Kuzma/iStockBy IVAN PEREIRA, ABC News

(NEW YORK) — Federal prosecutors announced Tuesday that a grand jury indicted the captain who piloted a boat that caught fire off the coast of Santa Barbara, California last year with 34 counts of seaman’s manslaughter.

Jerry Nehl Boylan, 67, of Santa Barbara, the captain of the Conception during the scuba diving excursion during the 2019 Labor Day weekend, “was responsible for the safety and security of the vessel, its crew, and its passengers,” according to Nicola T. Hanna, the United States attorney for the Central District of California.

During the early morning hours on Sept. 2, 2019, the 75-foot boat caught on fire while it was docked at Platt’s Harbor near Santa Cruz Island, killing 33 passengers and one crew member. Boylan and four other crew members survived.

The cause for the fire could not be identified due to the boat burning and sinking, according to a report released in October by the National Transportation Safety Board, but it did say the fire started in the rear of the main back salon where the passengers had plugged in their phones and other devices before going to sleep.

Boylan and the surviving crew members had tried to rescue the passengers below deck before eventually jumping overboard.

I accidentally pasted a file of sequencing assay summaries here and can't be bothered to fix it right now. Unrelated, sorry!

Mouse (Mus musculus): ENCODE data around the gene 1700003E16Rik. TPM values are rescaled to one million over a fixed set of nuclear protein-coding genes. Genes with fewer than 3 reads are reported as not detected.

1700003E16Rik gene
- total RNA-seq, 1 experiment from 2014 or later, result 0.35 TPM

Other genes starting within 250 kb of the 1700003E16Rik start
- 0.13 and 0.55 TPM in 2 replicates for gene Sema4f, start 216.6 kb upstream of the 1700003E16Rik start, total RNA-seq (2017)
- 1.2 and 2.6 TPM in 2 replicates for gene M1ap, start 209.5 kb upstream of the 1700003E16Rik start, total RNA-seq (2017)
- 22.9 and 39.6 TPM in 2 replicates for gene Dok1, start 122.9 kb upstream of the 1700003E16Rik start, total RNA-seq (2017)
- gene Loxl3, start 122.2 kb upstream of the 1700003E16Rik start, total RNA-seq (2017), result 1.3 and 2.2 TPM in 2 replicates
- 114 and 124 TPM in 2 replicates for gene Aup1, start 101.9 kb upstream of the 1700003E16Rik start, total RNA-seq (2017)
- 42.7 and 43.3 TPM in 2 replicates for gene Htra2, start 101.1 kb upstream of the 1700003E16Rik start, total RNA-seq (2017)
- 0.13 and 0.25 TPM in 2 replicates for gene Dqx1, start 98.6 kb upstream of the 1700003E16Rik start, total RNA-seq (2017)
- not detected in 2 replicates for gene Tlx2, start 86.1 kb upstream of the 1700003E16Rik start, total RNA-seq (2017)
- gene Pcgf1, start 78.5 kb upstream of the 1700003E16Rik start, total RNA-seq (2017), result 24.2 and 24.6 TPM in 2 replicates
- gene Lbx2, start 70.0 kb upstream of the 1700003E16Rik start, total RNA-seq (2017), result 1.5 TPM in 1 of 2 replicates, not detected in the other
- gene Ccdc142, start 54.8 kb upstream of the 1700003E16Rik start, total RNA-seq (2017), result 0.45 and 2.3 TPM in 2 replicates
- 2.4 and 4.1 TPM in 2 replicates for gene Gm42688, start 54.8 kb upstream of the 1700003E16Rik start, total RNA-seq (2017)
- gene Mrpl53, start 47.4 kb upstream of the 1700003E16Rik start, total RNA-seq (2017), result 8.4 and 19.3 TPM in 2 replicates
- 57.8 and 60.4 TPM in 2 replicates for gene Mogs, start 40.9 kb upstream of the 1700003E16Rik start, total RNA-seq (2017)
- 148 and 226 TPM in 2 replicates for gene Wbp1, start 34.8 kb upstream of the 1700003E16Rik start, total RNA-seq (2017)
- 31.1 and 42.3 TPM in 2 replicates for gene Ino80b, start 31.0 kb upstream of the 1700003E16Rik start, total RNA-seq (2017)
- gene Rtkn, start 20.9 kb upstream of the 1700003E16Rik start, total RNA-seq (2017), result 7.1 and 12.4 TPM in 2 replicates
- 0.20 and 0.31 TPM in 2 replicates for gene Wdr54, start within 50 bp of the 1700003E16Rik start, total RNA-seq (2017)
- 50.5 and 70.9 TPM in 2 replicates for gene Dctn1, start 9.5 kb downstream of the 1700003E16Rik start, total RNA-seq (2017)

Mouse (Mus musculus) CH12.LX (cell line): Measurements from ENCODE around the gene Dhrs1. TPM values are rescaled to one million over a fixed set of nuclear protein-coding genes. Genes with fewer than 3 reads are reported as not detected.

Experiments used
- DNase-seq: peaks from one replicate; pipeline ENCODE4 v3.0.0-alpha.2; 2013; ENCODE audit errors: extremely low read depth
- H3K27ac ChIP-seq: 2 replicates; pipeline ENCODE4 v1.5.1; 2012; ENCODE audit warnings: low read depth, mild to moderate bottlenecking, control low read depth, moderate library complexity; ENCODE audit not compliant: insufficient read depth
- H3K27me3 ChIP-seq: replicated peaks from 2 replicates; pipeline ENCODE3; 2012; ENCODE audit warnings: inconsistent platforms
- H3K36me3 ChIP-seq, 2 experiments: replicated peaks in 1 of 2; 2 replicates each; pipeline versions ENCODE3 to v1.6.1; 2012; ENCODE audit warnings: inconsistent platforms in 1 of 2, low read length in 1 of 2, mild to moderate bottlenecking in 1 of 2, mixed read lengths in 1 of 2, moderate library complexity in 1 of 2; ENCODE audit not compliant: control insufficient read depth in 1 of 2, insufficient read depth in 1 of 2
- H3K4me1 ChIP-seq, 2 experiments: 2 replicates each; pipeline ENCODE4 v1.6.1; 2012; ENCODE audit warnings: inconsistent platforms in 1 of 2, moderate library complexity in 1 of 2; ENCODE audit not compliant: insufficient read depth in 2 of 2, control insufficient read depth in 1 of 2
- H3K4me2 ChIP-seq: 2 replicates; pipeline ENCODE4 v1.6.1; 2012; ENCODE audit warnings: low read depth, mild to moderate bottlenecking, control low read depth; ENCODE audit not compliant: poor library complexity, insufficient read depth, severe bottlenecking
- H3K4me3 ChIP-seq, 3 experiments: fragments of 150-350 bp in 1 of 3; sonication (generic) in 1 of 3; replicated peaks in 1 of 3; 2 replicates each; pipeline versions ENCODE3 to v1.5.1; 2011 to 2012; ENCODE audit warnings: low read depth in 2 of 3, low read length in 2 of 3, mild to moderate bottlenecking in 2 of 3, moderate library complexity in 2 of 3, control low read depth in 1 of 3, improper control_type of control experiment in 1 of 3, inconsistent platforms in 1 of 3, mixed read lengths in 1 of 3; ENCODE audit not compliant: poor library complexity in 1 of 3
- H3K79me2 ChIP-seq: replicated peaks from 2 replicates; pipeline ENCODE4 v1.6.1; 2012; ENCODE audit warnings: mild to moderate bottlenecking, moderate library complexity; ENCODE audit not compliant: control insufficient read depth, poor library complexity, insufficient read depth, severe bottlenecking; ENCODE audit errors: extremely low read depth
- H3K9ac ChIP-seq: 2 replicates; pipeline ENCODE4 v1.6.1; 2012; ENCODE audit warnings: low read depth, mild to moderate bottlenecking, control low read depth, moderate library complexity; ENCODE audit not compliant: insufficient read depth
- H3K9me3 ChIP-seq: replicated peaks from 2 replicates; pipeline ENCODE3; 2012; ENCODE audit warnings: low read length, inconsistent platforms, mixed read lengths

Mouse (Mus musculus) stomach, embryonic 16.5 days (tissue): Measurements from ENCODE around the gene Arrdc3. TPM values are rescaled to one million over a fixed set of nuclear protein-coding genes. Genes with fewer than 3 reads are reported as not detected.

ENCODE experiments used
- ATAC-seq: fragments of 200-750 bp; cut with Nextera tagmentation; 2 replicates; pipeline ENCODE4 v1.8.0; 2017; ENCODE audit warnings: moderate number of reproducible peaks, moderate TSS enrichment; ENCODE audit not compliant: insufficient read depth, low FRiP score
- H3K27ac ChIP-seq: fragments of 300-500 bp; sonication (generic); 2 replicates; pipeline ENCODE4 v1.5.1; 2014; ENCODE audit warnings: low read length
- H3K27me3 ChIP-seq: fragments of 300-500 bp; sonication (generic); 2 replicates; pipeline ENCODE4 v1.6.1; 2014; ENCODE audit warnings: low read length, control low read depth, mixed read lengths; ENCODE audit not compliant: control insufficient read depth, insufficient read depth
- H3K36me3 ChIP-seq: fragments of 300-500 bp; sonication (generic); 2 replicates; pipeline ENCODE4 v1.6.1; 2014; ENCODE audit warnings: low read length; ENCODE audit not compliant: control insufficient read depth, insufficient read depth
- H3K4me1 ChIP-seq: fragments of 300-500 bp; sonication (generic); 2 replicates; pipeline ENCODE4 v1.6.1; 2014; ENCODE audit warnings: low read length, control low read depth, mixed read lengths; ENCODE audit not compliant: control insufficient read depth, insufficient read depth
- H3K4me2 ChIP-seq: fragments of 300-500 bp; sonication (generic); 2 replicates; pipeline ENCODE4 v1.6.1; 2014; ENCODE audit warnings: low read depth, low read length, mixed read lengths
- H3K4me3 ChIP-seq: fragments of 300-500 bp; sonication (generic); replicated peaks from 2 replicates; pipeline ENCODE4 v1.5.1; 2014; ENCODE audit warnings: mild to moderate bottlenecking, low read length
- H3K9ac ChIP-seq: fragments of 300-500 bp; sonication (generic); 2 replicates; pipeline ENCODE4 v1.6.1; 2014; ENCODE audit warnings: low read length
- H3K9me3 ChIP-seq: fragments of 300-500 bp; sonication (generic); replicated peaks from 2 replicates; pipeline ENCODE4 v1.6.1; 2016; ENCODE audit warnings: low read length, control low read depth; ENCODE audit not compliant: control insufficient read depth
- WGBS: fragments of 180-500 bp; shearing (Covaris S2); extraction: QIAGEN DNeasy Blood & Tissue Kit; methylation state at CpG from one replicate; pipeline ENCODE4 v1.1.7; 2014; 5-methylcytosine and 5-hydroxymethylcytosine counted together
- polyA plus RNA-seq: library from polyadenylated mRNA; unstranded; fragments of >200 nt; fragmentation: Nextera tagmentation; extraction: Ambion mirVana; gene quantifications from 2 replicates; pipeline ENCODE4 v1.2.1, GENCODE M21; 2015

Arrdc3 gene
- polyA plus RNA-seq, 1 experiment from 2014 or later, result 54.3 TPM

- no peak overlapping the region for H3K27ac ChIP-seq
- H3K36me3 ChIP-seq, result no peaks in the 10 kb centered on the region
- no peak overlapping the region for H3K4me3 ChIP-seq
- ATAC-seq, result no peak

Hanna said Boylan caused the deaths “by his misconduct, negligence, and inattention to his duties.”

“With this indictment and our commitment to vigorously prosecute the case, we seek a small measure of justice for the victims and their loved ones,” she said in a statement.

Boylan’s attorneys could not immediately be reached for comment.

The U.S. attorney’s office said the captain violated three safety guidelines that are required by the Code of Federal Regulations. Boylan allegedly failed to have a night watch or roving patrol, even though those were required for the boat’s inspection certificate by the U.S. Coast Guard, according to the U.S. attorney’s office.

The captain allegedly didn’t conduct mandated fire drills and didn’t provide significant training for its crew, according to the indictment.

Each charge of seaman’s manslaughter carries a statutory maximum penalty of 10 years in federal prison, according to the U.S. attorney’s office.

“Federal prosecutors informed Boylan’s attorneys of the indictment after it was filed, and the defendant is expected to self-surrender to federal authorities in the coming weeks,” the U.S. attorney’s office said in a news release.

The families of many of those who died in the fire have filed wrongful death lawsuits against Boylan and the owners of Truth Aquatics, the Conception’s owners, contending they knew about the safety hazards.

Truth Aquatics did not immediately return a request for comment on Tuesday’s indictment.

In the report released by the NTSB, the agency found “the probable cause of the accident on board the small passenger vessel Conception was the failure of Truth Aquatics, Inc., to provide effective oversight of its vessel and crewmember operations.”

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